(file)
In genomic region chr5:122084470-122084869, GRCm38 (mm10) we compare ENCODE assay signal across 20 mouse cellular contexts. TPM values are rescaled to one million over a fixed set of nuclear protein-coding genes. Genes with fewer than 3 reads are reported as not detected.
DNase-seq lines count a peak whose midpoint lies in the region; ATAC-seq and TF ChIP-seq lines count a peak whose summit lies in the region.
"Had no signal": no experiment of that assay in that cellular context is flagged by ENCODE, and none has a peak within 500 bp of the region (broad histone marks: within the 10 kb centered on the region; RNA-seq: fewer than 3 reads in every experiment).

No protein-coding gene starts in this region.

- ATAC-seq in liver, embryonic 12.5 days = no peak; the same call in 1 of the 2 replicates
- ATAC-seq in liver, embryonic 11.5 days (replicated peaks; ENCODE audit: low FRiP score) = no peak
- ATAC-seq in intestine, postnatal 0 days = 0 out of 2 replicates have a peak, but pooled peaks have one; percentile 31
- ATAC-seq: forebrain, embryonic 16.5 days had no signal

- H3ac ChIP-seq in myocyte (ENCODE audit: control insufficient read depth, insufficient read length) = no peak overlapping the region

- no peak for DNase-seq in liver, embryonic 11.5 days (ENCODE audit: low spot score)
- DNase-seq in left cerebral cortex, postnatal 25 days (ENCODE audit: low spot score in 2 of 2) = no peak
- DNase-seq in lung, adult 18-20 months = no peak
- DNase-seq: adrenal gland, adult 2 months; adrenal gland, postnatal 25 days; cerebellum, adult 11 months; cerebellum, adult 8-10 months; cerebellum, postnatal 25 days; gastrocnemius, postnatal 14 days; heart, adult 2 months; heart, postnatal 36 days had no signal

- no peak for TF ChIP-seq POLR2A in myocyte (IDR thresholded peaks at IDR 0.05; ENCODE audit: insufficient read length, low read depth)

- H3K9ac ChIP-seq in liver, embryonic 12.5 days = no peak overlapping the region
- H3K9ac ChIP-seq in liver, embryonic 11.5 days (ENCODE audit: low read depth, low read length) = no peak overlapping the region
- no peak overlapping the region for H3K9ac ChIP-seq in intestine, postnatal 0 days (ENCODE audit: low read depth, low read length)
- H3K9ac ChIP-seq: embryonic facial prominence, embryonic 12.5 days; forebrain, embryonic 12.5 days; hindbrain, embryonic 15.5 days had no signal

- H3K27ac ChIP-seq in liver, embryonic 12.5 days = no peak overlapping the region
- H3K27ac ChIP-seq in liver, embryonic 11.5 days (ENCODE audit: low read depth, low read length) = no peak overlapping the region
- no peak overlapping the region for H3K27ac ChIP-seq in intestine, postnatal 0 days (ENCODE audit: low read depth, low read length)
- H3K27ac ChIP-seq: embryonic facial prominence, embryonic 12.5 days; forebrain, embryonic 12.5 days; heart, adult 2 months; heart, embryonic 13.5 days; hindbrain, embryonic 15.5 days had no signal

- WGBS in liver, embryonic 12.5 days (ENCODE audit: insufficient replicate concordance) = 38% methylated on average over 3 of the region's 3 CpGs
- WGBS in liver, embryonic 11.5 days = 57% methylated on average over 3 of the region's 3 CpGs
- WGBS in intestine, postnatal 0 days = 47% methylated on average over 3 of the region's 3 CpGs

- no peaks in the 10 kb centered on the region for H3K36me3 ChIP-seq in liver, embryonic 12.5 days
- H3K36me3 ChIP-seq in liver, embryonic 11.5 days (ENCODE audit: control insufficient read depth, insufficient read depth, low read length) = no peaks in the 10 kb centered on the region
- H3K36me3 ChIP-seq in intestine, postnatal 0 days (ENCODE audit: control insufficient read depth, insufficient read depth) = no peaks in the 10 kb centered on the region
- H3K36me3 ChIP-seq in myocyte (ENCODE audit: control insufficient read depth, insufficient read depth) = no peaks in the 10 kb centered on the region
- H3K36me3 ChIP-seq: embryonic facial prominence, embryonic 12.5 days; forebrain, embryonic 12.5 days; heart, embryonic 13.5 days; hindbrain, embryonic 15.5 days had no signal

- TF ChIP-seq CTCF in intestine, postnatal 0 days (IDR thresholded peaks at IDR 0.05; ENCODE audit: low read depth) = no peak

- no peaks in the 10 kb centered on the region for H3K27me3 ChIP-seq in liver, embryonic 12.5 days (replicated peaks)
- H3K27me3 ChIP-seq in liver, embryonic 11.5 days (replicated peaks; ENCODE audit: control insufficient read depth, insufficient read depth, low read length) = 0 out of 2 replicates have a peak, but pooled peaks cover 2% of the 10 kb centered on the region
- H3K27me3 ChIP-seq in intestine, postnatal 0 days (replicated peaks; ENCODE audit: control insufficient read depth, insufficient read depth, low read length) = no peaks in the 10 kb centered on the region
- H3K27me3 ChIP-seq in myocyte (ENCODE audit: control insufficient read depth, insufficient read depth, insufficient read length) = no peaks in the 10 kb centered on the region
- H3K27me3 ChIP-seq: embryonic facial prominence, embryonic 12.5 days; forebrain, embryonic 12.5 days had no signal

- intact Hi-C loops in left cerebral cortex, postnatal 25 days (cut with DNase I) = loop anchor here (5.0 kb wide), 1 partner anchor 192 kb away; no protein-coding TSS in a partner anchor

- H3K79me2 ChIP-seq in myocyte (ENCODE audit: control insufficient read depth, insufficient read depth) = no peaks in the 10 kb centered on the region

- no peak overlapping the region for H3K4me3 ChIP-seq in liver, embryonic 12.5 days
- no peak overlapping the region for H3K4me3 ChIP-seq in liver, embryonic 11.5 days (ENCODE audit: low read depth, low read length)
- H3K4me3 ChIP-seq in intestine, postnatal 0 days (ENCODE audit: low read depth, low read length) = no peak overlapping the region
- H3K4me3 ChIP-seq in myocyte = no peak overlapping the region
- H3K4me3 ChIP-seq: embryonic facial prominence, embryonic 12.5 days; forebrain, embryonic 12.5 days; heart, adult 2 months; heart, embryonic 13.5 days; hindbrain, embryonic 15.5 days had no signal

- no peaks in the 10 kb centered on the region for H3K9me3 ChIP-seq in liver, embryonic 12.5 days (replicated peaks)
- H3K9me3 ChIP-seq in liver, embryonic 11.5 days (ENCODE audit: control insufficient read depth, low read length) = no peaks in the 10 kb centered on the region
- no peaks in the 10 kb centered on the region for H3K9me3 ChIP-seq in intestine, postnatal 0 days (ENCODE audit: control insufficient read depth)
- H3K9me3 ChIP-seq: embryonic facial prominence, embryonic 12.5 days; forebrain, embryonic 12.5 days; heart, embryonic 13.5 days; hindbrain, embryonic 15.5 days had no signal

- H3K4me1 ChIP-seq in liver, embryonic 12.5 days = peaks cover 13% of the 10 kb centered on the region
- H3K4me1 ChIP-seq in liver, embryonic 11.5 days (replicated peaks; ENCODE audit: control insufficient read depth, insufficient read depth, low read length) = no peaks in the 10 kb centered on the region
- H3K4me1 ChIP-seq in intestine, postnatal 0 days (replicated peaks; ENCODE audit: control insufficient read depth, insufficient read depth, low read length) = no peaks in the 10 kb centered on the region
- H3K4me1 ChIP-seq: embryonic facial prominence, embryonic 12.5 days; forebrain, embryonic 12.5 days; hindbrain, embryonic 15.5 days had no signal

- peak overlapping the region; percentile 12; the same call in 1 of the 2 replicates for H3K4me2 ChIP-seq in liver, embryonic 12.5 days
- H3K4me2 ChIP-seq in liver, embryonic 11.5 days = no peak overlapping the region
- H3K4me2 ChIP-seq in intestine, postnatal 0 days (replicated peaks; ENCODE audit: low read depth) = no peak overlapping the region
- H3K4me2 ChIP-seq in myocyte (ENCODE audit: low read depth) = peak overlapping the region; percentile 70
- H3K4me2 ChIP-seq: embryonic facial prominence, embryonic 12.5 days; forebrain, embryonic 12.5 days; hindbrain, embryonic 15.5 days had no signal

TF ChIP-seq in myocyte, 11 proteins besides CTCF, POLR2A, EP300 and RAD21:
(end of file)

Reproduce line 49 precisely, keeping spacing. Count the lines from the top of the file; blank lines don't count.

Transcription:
- H3K4me1 ChIP-seq in liver, embryonic 11.5 days (replicated peaks; ENCODE audit: control insufficient read depth, insufficient read depth, low read length) = no peaks in the 10 kb centered on the region